In 2012, 77 arsons plagued a small, rural community on Virginia's Eastern Shore. Over the span of five months, Accomack County residents and firefighters could not pin down the culprit, who was widely suspected to be a member of their community.
People in the technology business have a lot riding on this year’s elections. A new administration could mean different policies on antitrust issues, copyright protections and the management of wireless networks. We connect with a technology reporter to learn more about the technology issues shaping elections this fall.
- Cecilia Kang Washington Post Technology Reporter
MR. KOJO NNAMDIWe move on. The fallout of the 2012 elections will be felt far and wide in America's technology sector. A new administration could bring a different approach to major antitrust and copyright issues that dictate how technology companies do business in both the online and the offline worlds and how we can use the Web or how we can use the explosion of devices that connect us to the Web and consume an ever growing ocean of online content.
MR. KOJO NNAMDIJoining us to explore what's at stake for the technology sector in the 2012 elections is Cecilia Kang, a reporter at The Washington Post. Cecilia, good to talk to you again.
MS. CECILIA KANGGood to talk to you, too, Kojo.
NNAMDICecilia, the presidential candidates are talking a lot about economic issues, even if we're not hearing them speak as explicitly about a lot of wonky tech issues. But this is the area of the economy where innovation is happening and where growth is happening. Apple recently became the most valuable company in American history. For those in the technology sector, what would you say are the issues where they have the most at stake in this year's elections?
KANGWell, that's right, Kojo. The technology sector, Silicon Valley, is a bright spot, a rare bright spot in the economy. So the Republican Party and the Romney campaign will really push the idea that the Obama administration has been too heavy-handed and that the market should work its way, sort itself out in terms of any concerns about competition, privacy, copyright, and that the government should have a limited role.
KANGAnd they will point to Silicon Valley as an example of an industry, the high-tech industry, that has been able to, as businesses, continue to grow and that the administration should not do too much. That said, there are several unresolved policy issues and business disputes that can be and will be focused on Washington over the next few years. Copyright is one of them. The availability of wireless spectrum to really bolster and beef up and make the wireless networks that run your Android and your iPhones more robust and faster, to get more spectrum out there, to improve the Internet networks.
KANGAnd also concerns over issues such as privacy, online privacy, as well as antitrust. You're seeing some of the biggest companies from Silicon Valley become even stronger. Apple certainly did so with its -- with a jury decision last week to grant it copyright -- excuse me, patent protection. So there's lots of different issues at stakes -- at stake. But both parties will be concerned about looking too heavily-handed in this.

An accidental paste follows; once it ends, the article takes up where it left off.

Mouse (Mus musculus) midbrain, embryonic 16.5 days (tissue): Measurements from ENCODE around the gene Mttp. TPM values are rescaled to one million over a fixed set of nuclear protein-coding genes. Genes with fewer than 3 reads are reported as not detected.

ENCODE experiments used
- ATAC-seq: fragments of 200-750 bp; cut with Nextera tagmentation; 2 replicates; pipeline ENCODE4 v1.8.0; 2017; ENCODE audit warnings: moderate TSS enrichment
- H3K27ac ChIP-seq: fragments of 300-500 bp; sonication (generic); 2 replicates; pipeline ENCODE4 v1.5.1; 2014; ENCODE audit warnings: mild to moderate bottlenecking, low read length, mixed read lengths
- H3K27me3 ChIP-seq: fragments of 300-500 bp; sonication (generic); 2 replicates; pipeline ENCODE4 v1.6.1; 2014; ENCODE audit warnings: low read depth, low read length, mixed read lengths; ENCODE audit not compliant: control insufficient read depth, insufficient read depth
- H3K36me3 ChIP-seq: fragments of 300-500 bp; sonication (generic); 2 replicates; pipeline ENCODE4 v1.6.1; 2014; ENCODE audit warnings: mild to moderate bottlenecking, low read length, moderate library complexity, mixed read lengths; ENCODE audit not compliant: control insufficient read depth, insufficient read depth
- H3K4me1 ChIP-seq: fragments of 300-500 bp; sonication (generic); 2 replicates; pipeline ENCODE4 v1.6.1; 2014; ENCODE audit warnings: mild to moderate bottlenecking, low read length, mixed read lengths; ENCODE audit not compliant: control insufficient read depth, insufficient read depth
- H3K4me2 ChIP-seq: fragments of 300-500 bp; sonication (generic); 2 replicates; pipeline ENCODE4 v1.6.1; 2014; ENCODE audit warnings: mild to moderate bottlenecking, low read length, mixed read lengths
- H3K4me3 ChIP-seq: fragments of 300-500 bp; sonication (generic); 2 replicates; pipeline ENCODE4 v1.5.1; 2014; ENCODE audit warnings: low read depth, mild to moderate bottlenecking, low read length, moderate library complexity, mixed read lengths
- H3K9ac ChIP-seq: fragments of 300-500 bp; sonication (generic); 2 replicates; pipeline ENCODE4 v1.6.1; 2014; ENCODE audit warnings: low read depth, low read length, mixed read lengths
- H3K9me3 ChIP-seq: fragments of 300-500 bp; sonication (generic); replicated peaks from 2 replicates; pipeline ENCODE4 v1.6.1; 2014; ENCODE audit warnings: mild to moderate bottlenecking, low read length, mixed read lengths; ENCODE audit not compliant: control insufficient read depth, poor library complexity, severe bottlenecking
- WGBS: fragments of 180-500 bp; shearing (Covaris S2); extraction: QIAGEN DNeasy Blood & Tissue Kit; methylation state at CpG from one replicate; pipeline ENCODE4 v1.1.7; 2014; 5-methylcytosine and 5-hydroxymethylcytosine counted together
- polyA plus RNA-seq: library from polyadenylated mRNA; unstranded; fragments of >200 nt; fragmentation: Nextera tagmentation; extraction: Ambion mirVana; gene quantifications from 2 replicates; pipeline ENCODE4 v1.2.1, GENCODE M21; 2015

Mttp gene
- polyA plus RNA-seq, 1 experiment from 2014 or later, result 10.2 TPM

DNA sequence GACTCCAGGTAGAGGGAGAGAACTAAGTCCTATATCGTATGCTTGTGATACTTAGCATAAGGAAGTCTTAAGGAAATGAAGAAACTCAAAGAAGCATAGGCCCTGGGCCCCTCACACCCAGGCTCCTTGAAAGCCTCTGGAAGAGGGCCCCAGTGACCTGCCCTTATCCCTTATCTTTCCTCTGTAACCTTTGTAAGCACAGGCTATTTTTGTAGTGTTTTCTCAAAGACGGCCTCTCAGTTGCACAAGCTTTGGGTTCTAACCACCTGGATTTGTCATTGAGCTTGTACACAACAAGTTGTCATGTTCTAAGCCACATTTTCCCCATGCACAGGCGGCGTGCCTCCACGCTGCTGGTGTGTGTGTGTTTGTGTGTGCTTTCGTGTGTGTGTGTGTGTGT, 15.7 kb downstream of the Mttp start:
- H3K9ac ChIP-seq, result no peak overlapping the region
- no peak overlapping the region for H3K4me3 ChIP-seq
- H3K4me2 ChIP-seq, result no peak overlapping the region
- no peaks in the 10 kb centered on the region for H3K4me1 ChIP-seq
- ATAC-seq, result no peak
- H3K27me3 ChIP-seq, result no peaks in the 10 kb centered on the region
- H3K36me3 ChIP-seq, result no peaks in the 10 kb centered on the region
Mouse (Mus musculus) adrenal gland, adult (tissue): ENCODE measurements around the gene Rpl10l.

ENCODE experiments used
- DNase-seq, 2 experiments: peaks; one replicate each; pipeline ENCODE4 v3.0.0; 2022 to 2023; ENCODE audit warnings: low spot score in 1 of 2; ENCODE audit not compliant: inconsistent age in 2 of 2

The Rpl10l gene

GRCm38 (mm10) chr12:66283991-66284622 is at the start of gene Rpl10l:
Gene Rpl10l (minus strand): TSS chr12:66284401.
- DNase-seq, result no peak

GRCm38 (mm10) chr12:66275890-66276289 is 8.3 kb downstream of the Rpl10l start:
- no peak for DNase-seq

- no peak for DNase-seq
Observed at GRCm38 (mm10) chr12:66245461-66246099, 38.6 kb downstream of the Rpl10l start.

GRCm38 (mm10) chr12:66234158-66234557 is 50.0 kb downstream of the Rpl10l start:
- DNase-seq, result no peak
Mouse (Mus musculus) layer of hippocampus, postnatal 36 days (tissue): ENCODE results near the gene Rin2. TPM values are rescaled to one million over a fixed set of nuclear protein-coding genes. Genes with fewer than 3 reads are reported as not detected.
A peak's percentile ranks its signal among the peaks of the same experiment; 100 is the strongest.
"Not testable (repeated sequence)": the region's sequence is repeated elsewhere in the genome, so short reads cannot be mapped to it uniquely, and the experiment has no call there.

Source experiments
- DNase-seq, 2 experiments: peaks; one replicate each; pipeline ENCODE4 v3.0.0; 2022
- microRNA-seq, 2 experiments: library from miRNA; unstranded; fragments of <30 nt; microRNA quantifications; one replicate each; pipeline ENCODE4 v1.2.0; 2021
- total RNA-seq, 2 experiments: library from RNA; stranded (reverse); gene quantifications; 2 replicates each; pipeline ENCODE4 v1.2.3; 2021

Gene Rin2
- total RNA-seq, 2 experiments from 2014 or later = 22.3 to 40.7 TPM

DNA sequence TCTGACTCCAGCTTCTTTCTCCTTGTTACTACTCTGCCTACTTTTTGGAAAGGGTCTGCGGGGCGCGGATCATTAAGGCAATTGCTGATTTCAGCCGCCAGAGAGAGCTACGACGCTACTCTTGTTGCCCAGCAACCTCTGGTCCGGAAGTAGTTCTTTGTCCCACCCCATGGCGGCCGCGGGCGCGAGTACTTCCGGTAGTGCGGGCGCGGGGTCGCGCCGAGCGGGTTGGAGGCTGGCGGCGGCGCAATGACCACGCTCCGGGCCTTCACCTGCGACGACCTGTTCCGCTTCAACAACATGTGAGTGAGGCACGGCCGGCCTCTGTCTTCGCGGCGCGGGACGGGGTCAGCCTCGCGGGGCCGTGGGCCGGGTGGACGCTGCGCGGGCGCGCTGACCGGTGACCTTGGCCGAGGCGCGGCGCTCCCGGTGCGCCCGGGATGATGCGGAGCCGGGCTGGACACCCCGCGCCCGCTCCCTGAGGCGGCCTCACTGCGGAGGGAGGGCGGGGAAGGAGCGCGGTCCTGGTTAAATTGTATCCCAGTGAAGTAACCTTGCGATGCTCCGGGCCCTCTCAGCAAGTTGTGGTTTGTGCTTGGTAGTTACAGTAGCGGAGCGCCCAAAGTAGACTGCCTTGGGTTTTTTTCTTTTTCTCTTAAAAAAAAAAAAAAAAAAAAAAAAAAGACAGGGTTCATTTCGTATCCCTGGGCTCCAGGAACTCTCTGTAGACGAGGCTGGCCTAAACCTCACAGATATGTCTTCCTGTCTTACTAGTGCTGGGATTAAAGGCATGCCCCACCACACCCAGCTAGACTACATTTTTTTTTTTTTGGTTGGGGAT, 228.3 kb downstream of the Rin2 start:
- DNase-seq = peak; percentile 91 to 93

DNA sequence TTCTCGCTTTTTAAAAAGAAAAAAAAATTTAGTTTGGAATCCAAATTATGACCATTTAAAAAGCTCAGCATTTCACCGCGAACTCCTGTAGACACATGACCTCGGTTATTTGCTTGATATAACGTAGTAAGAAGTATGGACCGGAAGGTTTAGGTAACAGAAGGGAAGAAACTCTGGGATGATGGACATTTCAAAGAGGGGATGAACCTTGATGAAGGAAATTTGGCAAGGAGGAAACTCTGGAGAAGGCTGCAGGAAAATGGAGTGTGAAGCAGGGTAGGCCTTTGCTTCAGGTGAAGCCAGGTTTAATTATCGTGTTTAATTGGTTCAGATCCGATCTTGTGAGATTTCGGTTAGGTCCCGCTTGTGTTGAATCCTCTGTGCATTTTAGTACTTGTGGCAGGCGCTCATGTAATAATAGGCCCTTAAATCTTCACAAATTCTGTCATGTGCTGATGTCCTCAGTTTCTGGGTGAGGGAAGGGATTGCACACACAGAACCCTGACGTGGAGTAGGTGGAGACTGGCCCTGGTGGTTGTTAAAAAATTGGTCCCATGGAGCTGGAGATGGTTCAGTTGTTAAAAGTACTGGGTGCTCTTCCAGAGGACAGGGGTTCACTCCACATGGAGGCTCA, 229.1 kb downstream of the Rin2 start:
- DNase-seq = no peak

KANGThe Republicans, again, will try to urge for less regulation and enforcement being the real -- the tool to keep this industry in check. The Democrats have sort of a tricky wire act to balance in that they come in with some strong proposals over the last four years, and they've really received some pushback from critics, particularly from the Republican Party, that they were too heavy-handed. They created more uncertainty for the high-tech industry than they did help it.
NNAMDIWell, let's focus on antitrust for a minute because we're used to hearing the phrase too big to fail when people are talking about banks. But now a company like Apple is not only making record profits, it's also coming off a massive legal victory over Samsung that could drastically alter the market for mobile devices. What are you looking at on this front?
KANGThat's right. The -- what's happening among this tech company is that a few companies -- namely Apple, Google, Amazon -- are becoming even stronger and even more powerful. And the job of federal regulators is to ensure that consumers don't get left out in the cold, that they have the choices they want, that the prices don't go up, that they aren't, in some ways, locked into certain networks unfairly.
KANGBut you're seeing the market move that way with Apple's victory last week, as you mentioned, Kojo. What it essentially has done is it's created -- it's really locked down a few key features in smartphone technology, for example. If it doesn't -- it controls the licensing fees of it. It controls that sort of technology. And the question really for federal regulators is at what point does that sort of power go beyond just a business growing and doing well to a point where it's too powerful and potentially harming consumers?
KANGYou're seeing the FTC and other federal regulatory agencies such as the Justice Department look at these companies more closely and seek and investigate whether there are abuses of power. The FTC is investigating Google as we speak.